After talking about the molars influence on “grounded” movement and the canines influence on “guided” exploration, I become more mindful about the direction, both the Institute and these teeth have always had on the influence of “posture”. Our recovery of food going down the wrong “pipe”, our recovery of losing our balance when slipping on a rug, our recovery of mis-pronouncing when using familiar vernacular, our recovery of our visual focus when we misjudge objects in the distance, our recovery of our anti-gravitational unilateral abdominals, hamstrings, and triceps, our recovery of our breath......etc. all require a sense of ourselves, our interoception, our ‘centric’ presence, that is given to us through occlusal and podal interference.   

I have evolved my life around these human grounded and un-grounded concepts of reference and restraint guidance. And I am only hopeful, as illusory as the concepts, research and corollaries that were provided in this very highly integrated course on teeth and feet are and can be, that health care providers will appreciate how to “recover” better through the integration of the ‘floors’ the maxillae, and the ‘floors’ the feet depend on for postural balance. I am enlivened for those dentists and movement specialists who decide to immerse themselves into the world of recovery, by addressing how to put the neck to rest, through pterygoid, palatine, and plane alternation. The resonance of recovery is the most grounded state one can accomplish. Simply because the action, the guidance, and sense of limitation, which is what the sense of interference provides, protects and relaxes our necks and essentially, us.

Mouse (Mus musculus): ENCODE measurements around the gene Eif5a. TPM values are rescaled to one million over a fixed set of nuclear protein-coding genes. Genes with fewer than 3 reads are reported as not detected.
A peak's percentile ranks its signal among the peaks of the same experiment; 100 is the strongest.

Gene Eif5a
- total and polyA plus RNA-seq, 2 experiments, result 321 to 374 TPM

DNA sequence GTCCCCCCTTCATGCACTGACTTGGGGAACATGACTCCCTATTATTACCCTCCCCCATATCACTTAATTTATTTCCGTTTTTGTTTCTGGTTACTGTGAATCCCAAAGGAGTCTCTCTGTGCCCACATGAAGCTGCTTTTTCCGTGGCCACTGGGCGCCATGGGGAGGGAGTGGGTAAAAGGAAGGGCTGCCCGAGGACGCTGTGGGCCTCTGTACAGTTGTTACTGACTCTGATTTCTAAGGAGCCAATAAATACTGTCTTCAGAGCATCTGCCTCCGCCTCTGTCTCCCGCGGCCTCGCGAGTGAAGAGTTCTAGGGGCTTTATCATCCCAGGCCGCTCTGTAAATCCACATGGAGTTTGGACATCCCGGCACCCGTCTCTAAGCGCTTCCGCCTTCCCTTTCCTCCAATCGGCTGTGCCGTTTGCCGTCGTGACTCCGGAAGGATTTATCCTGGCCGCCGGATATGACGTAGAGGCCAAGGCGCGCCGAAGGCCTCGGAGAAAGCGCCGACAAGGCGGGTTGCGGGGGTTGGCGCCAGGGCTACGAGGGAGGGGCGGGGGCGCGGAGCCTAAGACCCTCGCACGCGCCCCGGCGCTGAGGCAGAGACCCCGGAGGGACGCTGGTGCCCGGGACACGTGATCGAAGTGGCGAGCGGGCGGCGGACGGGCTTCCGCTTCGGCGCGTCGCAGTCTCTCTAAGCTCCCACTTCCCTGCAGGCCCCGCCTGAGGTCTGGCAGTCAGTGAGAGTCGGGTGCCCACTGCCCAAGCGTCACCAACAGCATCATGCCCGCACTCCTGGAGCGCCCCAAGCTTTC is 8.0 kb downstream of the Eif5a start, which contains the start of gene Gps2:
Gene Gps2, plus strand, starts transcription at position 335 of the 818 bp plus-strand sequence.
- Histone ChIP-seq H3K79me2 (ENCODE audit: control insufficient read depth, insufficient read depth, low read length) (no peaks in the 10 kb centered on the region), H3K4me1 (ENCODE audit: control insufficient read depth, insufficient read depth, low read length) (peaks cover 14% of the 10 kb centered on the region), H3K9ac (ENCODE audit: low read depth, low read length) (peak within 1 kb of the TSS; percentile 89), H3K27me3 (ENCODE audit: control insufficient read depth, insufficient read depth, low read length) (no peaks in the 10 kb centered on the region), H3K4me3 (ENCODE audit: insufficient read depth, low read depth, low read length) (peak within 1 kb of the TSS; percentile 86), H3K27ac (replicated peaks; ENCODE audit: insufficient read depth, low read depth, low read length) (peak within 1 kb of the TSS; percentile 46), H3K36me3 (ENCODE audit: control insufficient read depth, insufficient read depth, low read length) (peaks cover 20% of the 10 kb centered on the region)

If after reading this, you become more curious about our need for balance built off of interferences, please consider taking this course, offered on October 14th and the 15th, or consider attending this year’s Spring Symposium on “The Stomatognathic System: An Interdisciplinary Approach In The Management of Spatial Navigation and Structural Strength” on April 22nd and the 23rd.